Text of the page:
Varkala: Prayers and Pleasure in Equal Measure
Varkala wears two hats: one is that of a seaside tourist resort and spa and the other, completely opposite, is that of a Hindu religious centre.
To begin, there is the quiet stretch of white sandy beach, the Papanasam Beach. Myth has it that the sage Narada was approached by a group of sadhus who told him that they had sinned. In anger, Narada threw his valkkalam, the loin cloth made from the bark of trees, into the air. The place where it landed was Varkala. Narada then told the sinners to pray at a place near the seashore. That came to be known as the Papanasam Beach. The added attractions are the mineral springs and rocky cliffs. Varkala is worth taking a look for it is out of the ordinary. It is so peaceful that no one would bother disturbing you when you watch the sun set into the sea.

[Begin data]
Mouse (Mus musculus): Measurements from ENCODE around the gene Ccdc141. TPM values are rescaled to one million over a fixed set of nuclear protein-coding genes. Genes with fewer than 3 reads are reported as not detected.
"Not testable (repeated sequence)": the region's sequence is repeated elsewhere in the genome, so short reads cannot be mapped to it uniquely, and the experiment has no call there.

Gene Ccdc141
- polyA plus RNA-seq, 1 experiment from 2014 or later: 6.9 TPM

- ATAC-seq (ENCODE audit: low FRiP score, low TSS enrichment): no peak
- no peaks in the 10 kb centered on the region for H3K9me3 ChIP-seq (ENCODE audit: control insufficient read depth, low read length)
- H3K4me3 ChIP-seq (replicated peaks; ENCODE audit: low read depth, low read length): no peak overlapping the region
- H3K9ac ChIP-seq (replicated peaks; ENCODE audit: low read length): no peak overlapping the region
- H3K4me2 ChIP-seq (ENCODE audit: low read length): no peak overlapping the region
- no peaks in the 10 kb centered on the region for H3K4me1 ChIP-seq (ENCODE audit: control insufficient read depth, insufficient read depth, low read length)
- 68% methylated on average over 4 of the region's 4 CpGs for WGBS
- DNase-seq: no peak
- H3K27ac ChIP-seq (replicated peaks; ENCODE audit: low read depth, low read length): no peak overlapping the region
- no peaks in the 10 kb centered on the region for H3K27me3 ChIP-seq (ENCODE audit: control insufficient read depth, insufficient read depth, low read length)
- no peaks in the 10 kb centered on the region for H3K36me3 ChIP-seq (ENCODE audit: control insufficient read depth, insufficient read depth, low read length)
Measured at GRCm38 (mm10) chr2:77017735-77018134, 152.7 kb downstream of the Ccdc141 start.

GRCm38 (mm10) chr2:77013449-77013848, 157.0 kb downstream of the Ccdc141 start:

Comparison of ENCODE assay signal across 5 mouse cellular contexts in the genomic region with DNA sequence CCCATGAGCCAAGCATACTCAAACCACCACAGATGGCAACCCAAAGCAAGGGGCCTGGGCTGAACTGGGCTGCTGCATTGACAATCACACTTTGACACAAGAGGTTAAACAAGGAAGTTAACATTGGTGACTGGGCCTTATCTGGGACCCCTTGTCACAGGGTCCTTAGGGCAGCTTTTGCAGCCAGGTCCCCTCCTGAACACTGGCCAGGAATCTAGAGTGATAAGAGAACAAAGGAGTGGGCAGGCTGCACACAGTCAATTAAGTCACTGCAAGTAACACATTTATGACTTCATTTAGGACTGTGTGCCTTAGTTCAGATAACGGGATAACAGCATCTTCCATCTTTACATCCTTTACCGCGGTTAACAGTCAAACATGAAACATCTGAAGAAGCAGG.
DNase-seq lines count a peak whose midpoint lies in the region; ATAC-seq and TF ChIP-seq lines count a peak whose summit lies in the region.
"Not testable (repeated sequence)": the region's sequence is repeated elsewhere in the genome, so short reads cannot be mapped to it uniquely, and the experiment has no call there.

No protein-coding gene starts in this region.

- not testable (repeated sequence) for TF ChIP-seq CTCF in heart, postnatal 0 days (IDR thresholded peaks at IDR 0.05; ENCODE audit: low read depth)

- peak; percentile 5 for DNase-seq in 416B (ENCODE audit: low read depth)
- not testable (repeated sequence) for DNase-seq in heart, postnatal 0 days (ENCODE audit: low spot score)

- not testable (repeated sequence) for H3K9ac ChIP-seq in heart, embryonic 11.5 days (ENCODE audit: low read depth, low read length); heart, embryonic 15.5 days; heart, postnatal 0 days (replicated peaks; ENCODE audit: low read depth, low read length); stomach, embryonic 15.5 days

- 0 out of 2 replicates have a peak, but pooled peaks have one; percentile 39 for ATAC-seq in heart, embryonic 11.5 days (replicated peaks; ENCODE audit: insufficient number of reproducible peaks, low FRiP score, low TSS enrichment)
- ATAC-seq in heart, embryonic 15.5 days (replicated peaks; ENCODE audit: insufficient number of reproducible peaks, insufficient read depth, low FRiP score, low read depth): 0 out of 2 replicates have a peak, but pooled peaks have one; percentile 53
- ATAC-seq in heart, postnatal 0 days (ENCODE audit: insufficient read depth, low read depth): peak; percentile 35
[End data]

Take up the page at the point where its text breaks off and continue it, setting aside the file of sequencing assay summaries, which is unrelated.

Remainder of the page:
The Sivagiri Hill, near the beach also happens to be the final resting place of a great social reformer of Kerala, Sree Narayana Guru. Nearby are the high cliffs and the mineral springs. Varkala is home to the 800-year old Janardhana temple, dedicated to Ayyappan and Hanuman. Non-Hindus are not permitted to enter the inner sanctum but can look around the temple.
Reaching Varkala: The nearest airport is Trivandrum, 50 km away. Varkala has rail connection but not all trains stop here and the best place to get off is at Quilon, the nearest major railway head. Varakala is accessible by road.
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